RESULTS: We observed 1009 incident BC cases in 17,435 women during a median follow-up of 10.4 years. We found no overall association of smoking or alcohol consumption with BC risk (current smokers compared with never smokers HR 1.02, 95% CI 0.85-1.23; consuming >/= 7 drinks/week compared with non-regular drinkers HR 1.10, 95% CI 0.92-1.32), but we did observe differences in associations based on FRP and by estrogen receptor (ER) status. Women with lower FRP had an increased risk of ER-positive BC associated with consuming >/= 7 drinks/week (compared to non-regular drinkers), whereas there was no association for women with higher FRP. For example, women at the 10th percentile of FRP (5-year BOADICEA = 0.15%) had an estimated HR of 1.46 (95% CI 1.07-1.99), whereas there was no association for women at the 90th percentile (5-year BOADICEA = 4.2%) (HR 1.07, 95% CI 0.80-1.44). While the associations with smoking were not modified by FRP, we observed a positive multiplicative interaction by FRP (pinteraction = 0.01) for smoking status in women who also consumed alcohol, but not in women who were non-regular drinkers.

CONCLUSIONS: Moderate alcohol intake was associated with increased BC risk, particularly for women with ER-positive BC, but only for those at lower predicted familial BC risk (5-year BOADICEA < 1.25). For women with a high FRP (5-year BOADICEA >/= 6.5%) who also consumed alcohol, being a current smoker was associated with increased BC risk.

25 August 2020 In Cancer

Estimates of the future breast cancer burden preventable through modifications to current behaviours are lacking. We assessed the effect of individual and joint behaviour modifications on breast cancer burden for premenopausal and postmenopausal Australian women, and whether effects differed between population subgroups.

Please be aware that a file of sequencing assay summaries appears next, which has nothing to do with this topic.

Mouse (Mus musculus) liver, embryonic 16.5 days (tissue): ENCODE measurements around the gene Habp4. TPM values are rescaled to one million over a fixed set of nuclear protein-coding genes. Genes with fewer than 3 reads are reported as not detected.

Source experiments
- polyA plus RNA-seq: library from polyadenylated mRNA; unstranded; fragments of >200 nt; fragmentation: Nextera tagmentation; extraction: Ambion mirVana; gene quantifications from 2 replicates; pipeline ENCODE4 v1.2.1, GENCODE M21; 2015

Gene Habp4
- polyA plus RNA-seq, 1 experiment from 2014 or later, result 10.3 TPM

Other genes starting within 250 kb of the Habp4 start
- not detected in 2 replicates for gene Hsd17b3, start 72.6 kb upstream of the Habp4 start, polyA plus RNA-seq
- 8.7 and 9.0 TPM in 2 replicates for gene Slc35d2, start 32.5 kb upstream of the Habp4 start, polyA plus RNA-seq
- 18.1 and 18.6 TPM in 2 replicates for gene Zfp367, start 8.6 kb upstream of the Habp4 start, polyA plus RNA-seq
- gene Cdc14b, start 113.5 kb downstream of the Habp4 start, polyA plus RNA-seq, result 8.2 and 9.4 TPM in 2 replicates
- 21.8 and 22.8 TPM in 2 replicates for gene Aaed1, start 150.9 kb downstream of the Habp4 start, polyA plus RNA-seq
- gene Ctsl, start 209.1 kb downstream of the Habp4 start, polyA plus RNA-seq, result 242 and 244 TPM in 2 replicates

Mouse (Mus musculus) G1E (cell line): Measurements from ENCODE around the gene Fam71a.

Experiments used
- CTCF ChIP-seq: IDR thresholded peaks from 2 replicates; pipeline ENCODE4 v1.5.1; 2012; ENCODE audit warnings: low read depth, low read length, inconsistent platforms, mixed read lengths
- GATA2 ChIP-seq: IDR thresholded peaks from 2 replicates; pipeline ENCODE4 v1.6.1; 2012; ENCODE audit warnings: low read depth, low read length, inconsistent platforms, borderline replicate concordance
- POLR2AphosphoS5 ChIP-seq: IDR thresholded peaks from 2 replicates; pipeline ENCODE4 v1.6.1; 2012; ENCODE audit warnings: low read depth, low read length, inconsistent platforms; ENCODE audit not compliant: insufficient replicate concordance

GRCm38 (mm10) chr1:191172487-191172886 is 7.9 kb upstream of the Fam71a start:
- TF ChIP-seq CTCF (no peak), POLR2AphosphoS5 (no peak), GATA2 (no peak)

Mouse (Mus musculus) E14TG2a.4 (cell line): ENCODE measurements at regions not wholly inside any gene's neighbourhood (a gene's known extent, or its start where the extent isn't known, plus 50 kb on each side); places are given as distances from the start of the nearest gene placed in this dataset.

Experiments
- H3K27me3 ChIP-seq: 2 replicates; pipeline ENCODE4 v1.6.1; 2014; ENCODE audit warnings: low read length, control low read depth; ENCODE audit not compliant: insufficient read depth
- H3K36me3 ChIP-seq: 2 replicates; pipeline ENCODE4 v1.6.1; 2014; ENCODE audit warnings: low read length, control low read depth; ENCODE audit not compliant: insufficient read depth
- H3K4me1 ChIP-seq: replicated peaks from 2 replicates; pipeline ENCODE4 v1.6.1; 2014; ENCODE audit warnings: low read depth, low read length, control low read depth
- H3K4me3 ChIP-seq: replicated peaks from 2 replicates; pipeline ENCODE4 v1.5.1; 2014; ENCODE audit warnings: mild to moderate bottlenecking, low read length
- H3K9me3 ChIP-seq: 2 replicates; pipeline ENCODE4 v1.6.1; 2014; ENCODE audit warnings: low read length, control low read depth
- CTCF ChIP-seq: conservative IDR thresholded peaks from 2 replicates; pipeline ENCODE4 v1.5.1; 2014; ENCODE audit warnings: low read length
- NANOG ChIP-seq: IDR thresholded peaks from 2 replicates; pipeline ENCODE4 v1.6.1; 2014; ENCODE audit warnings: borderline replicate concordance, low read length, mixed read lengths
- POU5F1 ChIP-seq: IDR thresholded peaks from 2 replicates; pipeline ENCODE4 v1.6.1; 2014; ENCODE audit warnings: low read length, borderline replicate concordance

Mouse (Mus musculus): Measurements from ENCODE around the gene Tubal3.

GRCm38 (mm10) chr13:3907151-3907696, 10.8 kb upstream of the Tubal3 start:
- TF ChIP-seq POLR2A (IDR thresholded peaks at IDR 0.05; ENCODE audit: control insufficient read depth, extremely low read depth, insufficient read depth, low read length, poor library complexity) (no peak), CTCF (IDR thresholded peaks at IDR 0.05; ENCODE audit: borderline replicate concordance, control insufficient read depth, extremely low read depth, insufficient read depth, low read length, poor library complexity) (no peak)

We linked pooled data from six Australian cohort studies (n = 214,536) to national cancer and death registries, and estimated the strength of the associations between behaviours causally related to cancer incidence and death using adjusted proportional hazards models. We estimated exposure prevalence from representative health surveys. We combined these estimates to calculate Population Attributable Fractions (PAFs) with 95% confidence intervals (CIs), and compared PAFs for population subgroups.

During the first 10 years follow-up, there were 640 incident breast cancers for premenopausal women, 2,632 for postmenopausal women, and 8,761 deaths from any cause. Of future breast cancers for premenopausal women, any regular alcohol consumption explains 12.6% (CI = 4.3-20.2%), current use of oral contraceptives for >/=5 years 7.1% (CI = 0.3-13.5%), and these factors combined 18.8% (CI = 9.1-27.4%). Of future breast cancers for postmenopausal women, overweight or obesity (BMI >/=25 kg/m(2) ) explains 12.8% (CI = 7.8-17.5%), current use of menopausal hormone therapy (MHT) 6.9% (CI = 4.8-8.9%), any regular alcohol consumption 6.6% (CI = 1.5-11.4%), and these factors combined 24.2% (CI = 17.6-30.3%).

The MHT-related postmenopausal breast cancer burden varied by body fatness, alcohol consumption and socio-economic status, the body fatness-related postmenopausal breast cancer burden by alcohol consumption and educational attainment, and the alcohol-related postmenopausal breast cancer burden by breast feeding history. Our results provide evidence to support targeted and population-level cancer control activities.